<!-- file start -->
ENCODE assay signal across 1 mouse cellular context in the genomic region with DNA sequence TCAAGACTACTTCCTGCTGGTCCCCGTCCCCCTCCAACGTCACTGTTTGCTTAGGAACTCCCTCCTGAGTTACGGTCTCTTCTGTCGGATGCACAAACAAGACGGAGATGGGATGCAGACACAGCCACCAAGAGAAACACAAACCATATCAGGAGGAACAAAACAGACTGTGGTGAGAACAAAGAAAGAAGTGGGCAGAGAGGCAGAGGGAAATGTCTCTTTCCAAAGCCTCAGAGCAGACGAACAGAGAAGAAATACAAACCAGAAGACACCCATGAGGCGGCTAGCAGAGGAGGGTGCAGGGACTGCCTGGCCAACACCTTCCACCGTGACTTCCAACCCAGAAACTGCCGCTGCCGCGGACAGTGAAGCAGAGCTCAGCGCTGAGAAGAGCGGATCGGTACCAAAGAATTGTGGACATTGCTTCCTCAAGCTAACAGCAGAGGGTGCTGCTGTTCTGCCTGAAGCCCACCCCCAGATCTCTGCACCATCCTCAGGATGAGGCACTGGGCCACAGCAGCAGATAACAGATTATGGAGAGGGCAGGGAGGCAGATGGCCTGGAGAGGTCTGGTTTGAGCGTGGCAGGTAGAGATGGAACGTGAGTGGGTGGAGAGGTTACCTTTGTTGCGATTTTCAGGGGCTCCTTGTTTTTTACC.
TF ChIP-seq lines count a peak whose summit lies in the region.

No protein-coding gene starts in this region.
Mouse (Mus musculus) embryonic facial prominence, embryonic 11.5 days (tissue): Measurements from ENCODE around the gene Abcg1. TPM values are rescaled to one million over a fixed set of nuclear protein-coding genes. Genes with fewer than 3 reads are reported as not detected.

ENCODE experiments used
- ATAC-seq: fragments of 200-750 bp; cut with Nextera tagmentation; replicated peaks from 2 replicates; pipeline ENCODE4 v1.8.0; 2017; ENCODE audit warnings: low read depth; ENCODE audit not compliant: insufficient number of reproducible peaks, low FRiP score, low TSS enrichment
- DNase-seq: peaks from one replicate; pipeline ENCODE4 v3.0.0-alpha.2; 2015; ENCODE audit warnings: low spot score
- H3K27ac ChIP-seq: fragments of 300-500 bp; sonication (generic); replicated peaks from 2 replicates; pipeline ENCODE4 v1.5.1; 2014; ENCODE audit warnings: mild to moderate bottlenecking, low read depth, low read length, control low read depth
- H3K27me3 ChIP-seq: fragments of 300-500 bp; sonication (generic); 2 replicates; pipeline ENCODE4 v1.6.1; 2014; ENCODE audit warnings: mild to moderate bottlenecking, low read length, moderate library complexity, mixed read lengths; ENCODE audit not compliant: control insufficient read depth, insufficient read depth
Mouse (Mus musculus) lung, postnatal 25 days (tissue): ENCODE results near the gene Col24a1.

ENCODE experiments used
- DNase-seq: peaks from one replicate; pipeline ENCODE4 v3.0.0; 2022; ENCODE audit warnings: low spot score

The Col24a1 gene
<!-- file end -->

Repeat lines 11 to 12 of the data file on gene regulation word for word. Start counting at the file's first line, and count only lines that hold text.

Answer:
ENCODE experiments used
- DNase-seq: peaks from one replicate; pipeline ENCODE4 v3.0.0; 2022; ENCODE audit warnings: low spot score